THE owner of a Bournemouth record shop says he will have to find it a new home because landlords will not reduce the rent despite the pandemic crisis.

Alan Rowett, of the Vault in Old Christchurch Road, says while major retailers are getting their landlords to cut or waive rents, small businesses are finding it more difficult to get any leeway.

He said government aid for small businesses have not covered the costs of being closed.

He fell behind with the rent last year and said he was being required to repay the arrears in full.

“We didn’t pay anything for a little while, especially during the first lockdown,” he said.

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“The government grant we got in the first lockdown will help. The second grant, which is £2,000 a month, doesn’t pay the rent. I’ve spoken to the landlord and they won’t budge at all.

“We pay £20,000 a year for it. The rating authority says the rateable value is £17,000 – we’re already paying over that. We’ve said ‘Let’s meet half way’ but they’re not interested one little bit.

“We’d like to stay in Bournemouth. We’re a very niche shop, we’re not a must-have. We took a gamble in coming here in the first place. If we ended up meeting half way, that would be good.”

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A host of big retailers have used the insolvency procedure called a company voluntary arrangement (CVA) to pressure landlords into accepting drastically reduced rents. Others have negotiated reductions or not paid.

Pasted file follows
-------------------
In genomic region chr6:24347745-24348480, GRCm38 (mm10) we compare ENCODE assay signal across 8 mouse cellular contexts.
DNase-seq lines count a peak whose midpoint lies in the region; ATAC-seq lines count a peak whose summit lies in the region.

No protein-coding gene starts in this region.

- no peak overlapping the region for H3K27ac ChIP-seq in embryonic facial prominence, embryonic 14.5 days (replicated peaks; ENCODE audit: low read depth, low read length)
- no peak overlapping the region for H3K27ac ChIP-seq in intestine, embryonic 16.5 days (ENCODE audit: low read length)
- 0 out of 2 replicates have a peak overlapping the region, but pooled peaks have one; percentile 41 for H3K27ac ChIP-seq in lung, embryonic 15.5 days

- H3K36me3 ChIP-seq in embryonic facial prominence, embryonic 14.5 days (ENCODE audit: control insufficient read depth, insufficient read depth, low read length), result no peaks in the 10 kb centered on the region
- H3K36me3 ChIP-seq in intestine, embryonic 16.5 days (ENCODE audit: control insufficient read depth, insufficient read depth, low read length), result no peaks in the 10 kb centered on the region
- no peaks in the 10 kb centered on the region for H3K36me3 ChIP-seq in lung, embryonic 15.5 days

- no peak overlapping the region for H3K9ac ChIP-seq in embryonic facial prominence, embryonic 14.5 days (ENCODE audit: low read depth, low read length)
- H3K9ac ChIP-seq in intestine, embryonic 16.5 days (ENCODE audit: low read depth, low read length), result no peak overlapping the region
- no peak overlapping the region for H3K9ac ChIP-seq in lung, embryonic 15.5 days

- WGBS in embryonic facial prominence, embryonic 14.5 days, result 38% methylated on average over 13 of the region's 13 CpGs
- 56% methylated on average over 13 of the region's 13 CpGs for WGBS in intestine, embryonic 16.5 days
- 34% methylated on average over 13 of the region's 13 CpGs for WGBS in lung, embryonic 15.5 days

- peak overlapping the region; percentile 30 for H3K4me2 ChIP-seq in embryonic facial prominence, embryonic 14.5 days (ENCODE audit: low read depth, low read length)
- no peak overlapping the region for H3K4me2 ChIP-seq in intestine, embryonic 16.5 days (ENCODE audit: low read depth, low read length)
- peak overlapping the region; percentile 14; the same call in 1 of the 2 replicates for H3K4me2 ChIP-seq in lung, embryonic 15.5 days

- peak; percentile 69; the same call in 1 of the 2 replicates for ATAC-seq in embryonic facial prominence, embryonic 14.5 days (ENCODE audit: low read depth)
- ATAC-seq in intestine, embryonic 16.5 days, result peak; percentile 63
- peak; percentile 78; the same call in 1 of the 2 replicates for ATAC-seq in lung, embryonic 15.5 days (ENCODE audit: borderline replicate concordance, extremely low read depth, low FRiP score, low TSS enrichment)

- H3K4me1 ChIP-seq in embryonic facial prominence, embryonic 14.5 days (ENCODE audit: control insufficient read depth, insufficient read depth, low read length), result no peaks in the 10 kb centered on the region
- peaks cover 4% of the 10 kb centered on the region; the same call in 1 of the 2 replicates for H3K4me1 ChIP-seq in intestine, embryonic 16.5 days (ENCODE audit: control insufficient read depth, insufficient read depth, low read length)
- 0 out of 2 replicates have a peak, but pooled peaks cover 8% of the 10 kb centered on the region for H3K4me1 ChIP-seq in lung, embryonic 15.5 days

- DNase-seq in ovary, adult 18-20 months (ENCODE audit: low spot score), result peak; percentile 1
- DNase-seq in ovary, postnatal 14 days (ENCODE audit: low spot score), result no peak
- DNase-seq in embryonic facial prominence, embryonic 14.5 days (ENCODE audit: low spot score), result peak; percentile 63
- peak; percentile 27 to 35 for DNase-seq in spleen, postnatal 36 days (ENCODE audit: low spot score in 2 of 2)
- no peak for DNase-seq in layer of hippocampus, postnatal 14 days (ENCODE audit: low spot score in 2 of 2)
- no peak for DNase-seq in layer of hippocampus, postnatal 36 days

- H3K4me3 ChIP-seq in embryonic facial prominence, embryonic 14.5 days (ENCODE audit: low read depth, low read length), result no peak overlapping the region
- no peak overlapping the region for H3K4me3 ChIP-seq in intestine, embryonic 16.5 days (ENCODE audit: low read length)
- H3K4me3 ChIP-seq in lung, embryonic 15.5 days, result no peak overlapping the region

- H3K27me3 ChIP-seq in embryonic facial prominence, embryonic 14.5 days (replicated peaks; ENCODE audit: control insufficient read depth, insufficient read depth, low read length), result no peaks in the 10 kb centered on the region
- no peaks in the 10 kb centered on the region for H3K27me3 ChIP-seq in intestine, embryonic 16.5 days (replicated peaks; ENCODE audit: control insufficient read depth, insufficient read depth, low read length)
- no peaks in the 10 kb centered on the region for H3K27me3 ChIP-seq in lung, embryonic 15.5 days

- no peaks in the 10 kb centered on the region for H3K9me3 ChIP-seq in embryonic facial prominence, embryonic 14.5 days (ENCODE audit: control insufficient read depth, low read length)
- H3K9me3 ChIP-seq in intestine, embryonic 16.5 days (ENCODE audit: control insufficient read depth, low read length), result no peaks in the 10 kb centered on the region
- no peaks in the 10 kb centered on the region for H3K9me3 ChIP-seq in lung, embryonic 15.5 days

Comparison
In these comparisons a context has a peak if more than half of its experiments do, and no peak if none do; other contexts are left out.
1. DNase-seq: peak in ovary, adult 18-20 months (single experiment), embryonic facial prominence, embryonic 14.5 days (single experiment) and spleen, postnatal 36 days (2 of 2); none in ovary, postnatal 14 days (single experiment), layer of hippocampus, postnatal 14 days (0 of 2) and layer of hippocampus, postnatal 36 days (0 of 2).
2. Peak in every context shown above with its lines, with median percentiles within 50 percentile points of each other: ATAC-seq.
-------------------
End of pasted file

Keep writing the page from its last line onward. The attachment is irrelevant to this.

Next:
One of Britain’s major retail landlords, Hammerson – whose shopping centres include Southampton’s Westquay – revealed recently that it had only collected 41 per cent of the rent that was due in advance for the first quarter of 2021.

Mr Rowett said his business’s lease would run out in November and the landlord’s stance was prompting him to look for an empty unit in the town centre.

“We had to go with their proposal, which was to pay back monthly what we haven’t paid last year,” he said.

“Their view was ‘You signed a lease for five years at this payment, we don’t care what’s happening socially or on the high street or with the pandemic, you signed it, you pay it’.”

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He said the business had been helped by the support of the big record labels.

“Sony, Warners and Universal have been fantastic. They say ‘If you want to send anything back, send it back’. We’ve got 100 per cent sale or return,” he said.

The Vault is among a number of Bournemouth properties whose landlord is London-based Charlford Limited, whose directors are Barry and Naomi Ackerman.

The landlord said in a statement: “We look at each situation individually and strive to work collaboratively where possible. In nearly all situations we have succeeded but it takes both parties to be reasonable.

“Unfortunately and regrettably in some cases this doesn’t happen.”